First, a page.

Snatch Ransomware force systems to Windows Safe Mode to bypass security solutions

Pierluigi Paganini December 10, 2019

Experts spotted a new piece of the Snatch ransomware that reboots computers it infects into Safe Mode to bypass resident security solutions.

Researchers discovered a new strain of the Snatch ransomware that reboots computers it infects into Safe Mode to bypass resident security solutions and encrypt files on the system.

The malware attempts to exploit the fact that many security tools are automatically disabled when Windows machines run in Safe Mode.

“The Sophos Managed Threat Response (MTR) team and SophosLabs researchers have been investigating an ongoing series of ransomware attacks in which the ransomware executable forces the Windows machine to reboot into Safe Mode before beginning the encryption process.” reads an analysis published by Sophos. “The attackers may be using this technique to circumvent endpoint protection, which often won’t run in Safe Mode.”

In mid-October, experts from the Sophos MTR team investigated a targeted ransomware attack against an organization.

The threat actors behind the Snatch ransomware (so-called “Snatch Team”) are adopting an active automated attack model to compromise the target networks. The attackers launched automated brute-force attacks against exposed services and then leverage that foothold for lateral movements through manual operation conducted by its members.

One of the alleged members of the Snatch Team was observed by Sophos’ researchers while “looking for affiliate partners with access to RDP\VNC\TeamViewer\WebShell\SQL inj [SQL injection] in corporate networks, stores, and other companies.” The members of the gang has been observed recruiting hackers on hacking forums.

“Later in the same message thread, this user offers to (at no charge) train others in the use of the malware, allow prospective criminal partners to use their infrastructure, provide “the best students” with a customized server running Metasploit, and then says “we are looking for capable people to join our team.” continues the analysis.

Snatch ransomware runs on almost any versions of Windows, from 7 through 10, for both 32- and 64-bit versions. The malware samples analyzed by the experts were also packed with the open-source packer UPX to obfuscate their contents.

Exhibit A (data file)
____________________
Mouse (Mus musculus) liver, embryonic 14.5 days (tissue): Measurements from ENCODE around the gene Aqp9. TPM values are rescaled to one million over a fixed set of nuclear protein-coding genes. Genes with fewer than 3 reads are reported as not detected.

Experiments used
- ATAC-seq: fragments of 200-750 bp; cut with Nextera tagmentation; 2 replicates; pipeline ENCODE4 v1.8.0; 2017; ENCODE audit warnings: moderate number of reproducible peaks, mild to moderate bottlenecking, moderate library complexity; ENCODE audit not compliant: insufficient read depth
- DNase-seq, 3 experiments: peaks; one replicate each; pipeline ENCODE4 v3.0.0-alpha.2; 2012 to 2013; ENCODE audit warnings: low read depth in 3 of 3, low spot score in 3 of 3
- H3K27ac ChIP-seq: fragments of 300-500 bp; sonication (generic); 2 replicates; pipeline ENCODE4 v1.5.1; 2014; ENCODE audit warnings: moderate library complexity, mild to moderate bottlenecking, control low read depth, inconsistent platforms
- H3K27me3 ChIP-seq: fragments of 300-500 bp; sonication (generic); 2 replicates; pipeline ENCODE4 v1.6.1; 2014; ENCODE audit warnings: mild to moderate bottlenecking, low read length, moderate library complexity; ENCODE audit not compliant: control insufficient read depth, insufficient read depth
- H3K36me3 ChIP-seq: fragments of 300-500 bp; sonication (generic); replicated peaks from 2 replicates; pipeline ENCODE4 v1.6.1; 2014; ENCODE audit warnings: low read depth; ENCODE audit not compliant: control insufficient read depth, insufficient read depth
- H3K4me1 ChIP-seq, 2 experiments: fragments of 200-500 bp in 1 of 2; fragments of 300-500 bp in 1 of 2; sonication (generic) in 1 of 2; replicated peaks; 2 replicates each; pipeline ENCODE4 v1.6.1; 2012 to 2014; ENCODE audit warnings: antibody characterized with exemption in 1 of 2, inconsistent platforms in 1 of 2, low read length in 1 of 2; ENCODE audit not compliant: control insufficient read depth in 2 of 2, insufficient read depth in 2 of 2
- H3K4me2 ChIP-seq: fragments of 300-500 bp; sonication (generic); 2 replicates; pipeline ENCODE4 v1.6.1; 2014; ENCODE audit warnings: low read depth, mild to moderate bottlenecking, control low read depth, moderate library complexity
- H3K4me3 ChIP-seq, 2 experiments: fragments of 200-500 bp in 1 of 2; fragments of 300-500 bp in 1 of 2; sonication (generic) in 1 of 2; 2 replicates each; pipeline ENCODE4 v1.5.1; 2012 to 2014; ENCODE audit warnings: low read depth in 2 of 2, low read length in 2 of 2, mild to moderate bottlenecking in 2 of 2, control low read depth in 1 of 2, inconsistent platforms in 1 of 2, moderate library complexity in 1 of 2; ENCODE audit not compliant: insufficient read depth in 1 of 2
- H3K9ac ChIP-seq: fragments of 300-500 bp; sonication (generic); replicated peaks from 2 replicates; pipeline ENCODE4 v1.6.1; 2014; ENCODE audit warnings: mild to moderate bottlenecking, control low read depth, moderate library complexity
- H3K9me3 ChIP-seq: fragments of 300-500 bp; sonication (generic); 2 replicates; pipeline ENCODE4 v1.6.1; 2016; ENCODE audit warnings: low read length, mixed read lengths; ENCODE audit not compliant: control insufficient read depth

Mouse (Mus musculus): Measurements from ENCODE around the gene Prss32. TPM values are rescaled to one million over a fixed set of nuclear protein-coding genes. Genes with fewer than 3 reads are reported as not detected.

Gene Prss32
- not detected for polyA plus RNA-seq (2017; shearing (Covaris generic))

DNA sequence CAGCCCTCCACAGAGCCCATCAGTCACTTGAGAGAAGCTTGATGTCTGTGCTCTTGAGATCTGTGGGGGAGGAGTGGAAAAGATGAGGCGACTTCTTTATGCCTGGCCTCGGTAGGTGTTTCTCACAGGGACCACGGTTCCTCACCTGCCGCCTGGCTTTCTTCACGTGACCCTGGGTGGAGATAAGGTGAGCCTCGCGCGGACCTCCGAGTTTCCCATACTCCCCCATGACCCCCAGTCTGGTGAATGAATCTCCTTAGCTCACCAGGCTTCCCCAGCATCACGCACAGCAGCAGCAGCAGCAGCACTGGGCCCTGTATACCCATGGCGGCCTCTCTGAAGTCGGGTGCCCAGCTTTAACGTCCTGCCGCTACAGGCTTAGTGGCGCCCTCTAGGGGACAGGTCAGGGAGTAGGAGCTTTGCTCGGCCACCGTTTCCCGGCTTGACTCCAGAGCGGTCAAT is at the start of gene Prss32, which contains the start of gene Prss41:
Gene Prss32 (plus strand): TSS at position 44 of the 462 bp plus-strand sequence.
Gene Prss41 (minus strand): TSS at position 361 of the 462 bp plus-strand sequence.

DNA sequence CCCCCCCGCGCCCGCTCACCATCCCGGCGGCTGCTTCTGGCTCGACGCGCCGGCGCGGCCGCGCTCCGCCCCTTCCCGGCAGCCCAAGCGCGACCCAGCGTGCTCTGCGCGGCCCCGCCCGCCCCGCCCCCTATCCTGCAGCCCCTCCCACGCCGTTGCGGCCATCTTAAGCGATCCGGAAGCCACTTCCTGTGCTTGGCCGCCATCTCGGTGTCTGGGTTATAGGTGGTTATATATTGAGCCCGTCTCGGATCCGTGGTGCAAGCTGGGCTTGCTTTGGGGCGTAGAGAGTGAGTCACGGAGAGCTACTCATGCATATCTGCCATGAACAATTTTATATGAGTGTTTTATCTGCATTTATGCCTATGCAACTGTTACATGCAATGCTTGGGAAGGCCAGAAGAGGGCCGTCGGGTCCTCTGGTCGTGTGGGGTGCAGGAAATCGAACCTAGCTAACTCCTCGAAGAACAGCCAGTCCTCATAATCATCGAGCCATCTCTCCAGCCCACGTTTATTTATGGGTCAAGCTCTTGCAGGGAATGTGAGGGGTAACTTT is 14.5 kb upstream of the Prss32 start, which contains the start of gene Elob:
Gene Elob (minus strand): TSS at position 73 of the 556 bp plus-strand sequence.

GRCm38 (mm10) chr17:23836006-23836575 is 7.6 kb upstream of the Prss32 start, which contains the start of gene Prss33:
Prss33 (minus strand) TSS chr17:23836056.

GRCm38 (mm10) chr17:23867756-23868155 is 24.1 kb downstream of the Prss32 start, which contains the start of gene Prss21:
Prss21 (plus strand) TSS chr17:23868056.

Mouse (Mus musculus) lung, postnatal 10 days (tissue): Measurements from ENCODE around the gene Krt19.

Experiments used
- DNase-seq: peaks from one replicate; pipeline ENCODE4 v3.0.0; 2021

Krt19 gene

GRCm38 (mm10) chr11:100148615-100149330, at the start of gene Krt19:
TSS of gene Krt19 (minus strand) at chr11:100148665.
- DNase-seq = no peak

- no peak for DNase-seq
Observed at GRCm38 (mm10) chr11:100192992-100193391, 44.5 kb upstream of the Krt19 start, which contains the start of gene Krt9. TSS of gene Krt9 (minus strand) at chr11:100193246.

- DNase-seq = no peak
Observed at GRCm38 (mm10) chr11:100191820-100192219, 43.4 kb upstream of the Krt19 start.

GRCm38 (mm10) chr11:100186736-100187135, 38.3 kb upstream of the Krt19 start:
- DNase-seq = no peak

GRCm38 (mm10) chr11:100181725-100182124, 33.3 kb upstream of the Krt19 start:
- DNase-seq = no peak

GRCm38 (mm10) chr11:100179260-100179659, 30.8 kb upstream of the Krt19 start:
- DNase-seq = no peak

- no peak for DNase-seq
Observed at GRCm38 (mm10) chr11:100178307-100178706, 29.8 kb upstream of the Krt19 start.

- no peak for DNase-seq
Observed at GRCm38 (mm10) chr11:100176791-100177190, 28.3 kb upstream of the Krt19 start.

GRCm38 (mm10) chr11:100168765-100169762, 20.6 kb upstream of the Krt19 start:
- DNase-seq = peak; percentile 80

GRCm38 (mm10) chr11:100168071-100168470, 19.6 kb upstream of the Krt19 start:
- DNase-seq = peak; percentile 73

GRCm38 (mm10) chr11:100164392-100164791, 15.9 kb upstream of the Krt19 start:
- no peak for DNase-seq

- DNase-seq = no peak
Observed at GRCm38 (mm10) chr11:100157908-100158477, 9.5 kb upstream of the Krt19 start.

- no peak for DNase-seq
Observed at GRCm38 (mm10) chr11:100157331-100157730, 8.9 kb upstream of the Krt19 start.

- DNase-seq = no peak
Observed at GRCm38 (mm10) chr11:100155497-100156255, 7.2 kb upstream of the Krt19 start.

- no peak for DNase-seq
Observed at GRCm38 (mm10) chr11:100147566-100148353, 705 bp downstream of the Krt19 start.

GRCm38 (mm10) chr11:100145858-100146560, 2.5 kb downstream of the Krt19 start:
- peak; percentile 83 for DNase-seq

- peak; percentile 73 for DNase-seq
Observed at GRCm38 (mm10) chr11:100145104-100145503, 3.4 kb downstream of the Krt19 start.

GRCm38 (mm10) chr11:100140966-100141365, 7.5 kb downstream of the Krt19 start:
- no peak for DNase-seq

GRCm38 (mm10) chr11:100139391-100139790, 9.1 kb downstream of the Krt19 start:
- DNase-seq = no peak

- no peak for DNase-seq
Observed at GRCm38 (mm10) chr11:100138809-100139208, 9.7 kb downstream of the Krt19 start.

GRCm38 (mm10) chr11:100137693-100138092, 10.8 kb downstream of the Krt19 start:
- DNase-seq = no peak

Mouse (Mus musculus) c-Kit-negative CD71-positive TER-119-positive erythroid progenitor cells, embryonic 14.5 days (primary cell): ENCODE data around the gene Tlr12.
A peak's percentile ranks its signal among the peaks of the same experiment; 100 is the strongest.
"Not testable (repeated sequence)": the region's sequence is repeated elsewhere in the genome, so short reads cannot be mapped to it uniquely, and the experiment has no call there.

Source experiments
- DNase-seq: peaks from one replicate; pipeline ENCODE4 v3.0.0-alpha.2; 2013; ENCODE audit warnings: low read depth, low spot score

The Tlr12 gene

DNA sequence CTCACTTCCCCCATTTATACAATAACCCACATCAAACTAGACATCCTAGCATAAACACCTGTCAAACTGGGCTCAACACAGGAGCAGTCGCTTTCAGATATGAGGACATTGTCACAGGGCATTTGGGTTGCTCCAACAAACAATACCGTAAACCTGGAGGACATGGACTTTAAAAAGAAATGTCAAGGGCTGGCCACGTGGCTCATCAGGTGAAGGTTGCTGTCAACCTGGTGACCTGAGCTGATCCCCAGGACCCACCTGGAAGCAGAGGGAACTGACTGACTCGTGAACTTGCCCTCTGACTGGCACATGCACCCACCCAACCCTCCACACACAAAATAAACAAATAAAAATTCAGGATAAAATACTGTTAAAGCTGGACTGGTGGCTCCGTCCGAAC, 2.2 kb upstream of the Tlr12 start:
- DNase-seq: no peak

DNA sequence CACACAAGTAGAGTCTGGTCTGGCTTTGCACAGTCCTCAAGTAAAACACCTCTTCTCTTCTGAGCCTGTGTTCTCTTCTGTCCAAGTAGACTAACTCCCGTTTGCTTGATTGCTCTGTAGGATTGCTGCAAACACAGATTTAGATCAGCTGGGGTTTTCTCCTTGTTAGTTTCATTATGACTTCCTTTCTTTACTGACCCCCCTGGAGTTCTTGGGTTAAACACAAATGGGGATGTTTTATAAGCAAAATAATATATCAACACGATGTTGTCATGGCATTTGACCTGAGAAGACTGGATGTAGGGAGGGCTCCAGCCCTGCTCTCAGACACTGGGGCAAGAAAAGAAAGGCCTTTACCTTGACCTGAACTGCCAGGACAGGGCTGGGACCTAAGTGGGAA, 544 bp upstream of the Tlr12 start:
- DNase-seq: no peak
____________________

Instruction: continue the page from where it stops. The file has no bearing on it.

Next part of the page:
The analysis of the logs of a targeted organization confirmed that the threat actors carried out a brute-forcing attack against a server’s Microsoft Azure admin account, then logged in via Remote Desktop (RDP).

Hunting the attackers, the experts noticed they used the same collection of tools in other opportunistic attacks against organizations worldwide, including the United States, Canada, and several European countries.

All the target organizations have one or more computers with RDP exposed online.

The attackers once compromised the target network log into the domain controller (DC) machine using the same admin account and maintain access, monitor the activity on the network and exfiltrate information.

Experts found surveillance software on around 5% of all machines on the network (roughly 200 computers).

The Snatch team has also been observed while dropping a series of legitimate tools including Process Hacker, IObit Uninstaller, PowerTool, and PsExec that were used to disable AV solutions.

The Snatch ransomware is dropped on the compromised network following a seemingly random timeline, that could last for a few days to weeks.

To encrypt files while the systems run in Safe Mode, the Snatch ransomware component installs itself as a Windows service dubbed SuperBackupMan that could run in Safe Mode and that can’t be stopped or paused.

“When the computer comes back up after the reboot, this time in Safe Mode, the malware uses the Windows component net.exe to halt the SuperBackupMan service, and then uses the Windows component vssadmin.exe to delete all the Volume Shadow Copies on the system, which prevents forensic recovery of the files encrypted by the ransomware. reads the analysis.

net stop SuperBackupMan
vssadmin delete shadows /all /quiet

“The ransomware then begins encrypting documents on the infected machine’s local hard drive.”

Below a video PoC of the Snatch ransomware attack, is shows the malware rebooting an infected system and encrypting files once the victim’s machine is in Windows Safe Mode.

Additional technical details, including indicators of compromise (IOCs) are reported in the analysis published by Sophos.

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Pierluigi Paganini

(SecurityAffairs – Snatch ransomware, malware)

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